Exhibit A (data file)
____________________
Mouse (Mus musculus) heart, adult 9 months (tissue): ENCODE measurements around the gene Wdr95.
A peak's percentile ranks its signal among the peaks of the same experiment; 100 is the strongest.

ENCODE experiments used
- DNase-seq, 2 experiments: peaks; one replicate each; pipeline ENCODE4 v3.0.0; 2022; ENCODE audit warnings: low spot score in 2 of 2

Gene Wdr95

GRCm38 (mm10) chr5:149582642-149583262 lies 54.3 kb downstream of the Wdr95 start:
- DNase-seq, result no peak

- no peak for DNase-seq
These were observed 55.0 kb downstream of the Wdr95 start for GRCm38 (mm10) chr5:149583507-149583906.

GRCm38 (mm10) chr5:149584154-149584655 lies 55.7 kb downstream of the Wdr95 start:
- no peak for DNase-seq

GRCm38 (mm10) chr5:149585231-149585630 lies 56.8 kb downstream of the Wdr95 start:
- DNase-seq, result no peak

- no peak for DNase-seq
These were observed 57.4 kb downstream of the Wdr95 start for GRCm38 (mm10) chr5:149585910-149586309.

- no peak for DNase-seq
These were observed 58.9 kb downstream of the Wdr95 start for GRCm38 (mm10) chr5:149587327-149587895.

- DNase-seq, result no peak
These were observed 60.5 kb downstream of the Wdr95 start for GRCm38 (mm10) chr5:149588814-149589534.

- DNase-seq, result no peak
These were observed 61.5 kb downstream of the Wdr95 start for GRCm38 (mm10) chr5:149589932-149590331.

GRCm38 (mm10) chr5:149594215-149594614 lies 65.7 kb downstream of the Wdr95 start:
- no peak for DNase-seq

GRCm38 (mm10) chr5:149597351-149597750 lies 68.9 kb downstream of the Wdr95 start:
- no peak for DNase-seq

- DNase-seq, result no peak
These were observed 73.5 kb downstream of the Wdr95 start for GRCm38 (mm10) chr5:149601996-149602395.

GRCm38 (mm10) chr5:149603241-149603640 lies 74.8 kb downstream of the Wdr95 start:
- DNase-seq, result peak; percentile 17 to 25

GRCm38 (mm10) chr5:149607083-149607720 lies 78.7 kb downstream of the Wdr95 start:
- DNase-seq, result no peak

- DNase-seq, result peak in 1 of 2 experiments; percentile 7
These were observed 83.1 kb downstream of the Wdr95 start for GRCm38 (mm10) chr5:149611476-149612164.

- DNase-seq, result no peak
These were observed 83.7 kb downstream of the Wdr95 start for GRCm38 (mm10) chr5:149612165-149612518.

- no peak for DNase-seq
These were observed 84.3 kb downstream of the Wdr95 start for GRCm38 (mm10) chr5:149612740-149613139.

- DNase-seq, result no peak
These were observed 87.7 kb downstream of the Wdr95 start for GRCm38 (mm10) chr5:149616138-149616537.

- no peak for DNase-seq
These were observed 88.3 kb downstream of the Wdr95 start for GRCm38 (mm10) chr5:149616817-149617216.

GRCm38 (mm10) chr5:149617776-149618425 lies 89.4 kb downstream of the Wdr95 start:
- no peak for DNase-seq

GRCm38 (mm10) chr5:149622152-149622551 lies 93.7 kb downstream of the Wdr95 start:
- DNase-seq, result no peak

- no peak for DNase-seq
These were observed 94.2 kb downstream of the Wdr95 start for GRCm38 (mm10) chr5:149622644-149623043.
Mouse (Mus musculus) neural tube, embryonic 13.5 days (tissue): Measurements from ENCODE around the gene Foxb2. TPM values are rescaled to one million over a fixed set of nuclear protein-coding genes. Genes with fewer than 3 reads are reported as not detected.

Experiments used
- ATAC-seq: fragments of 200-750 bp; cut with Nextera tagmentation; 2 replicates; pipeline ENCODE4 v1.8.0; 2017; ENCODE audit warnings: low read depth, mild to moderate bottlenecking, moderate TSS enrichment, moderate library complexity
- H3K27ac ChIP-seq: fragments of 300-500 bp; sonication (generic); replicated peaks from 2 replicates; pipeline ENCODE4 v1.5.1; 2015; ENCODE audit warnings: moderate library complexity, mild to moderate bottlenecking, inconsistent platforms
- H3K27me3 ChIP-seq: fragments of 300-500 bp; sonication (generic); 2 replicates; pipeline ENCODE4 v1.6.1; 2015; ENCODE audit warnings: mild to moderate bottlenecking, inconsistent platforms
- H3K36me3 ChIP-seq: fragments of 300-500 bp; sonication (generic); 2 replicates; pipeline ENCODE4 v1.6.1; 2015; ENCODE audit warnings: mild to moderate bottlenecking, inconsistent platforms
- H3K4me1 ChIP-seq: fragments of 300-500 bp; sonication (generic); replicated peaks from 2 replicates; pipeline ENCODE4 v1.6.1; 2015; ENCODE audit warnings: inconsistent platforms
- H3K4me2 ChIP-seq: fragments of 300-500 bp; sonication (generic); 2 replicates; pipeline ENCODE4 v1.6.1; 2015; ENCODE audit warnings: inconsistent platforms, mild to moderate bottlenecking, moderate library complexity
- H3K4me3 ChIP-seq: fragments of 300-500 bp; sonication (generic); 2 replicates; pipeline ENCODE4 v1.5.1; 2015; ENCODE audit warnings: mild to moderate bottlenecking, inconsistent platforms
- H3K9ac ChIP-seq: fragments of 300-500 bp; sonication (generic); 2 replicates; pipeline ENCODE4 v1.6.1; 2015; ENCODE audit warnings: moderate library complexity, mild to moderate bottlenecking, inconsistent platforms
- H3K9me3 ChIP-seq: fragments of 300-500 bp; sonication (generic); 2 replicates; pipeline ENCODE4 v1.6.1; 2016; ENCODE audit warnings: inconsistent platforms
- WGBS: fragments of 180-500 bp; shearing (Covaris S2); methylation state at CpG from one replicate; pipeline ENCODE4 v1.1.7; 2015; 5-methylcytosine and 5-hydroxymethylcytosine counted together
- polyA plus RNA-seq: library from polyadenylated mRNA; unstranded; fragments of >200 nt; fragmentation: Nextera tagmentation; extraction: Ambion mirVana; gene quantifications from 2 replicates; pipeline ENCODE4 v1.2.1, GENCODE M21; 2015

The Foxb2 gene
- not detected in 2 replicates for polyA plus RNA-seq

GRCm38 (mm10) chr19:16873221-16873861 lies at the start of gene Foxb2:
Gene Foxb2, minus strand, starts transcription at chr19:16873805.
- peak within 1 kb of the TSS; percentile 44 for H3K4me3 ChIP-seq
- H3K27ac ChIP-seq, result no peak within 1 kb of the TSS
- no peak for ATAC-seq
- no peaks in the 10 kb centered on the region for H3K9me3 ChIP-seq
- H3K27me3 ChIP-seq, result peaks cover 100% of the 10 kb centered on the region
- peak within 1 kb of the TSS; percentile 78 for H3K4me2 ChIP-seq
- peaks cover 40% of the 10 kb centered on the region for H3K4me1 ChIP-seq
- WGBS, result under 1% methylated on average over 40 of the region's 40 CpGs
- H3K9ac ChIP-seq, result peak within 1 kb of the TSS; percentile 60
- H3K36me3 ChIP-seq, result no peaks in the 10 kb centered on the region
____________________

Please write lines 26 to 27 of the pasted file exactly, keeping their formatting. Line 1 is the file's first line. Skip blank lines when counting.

- DNase-seq, result no peak
These were observed 73.5 kb downstream of the Wdr95 start for GRCm38 (mm10) chr5:149601996-149602395.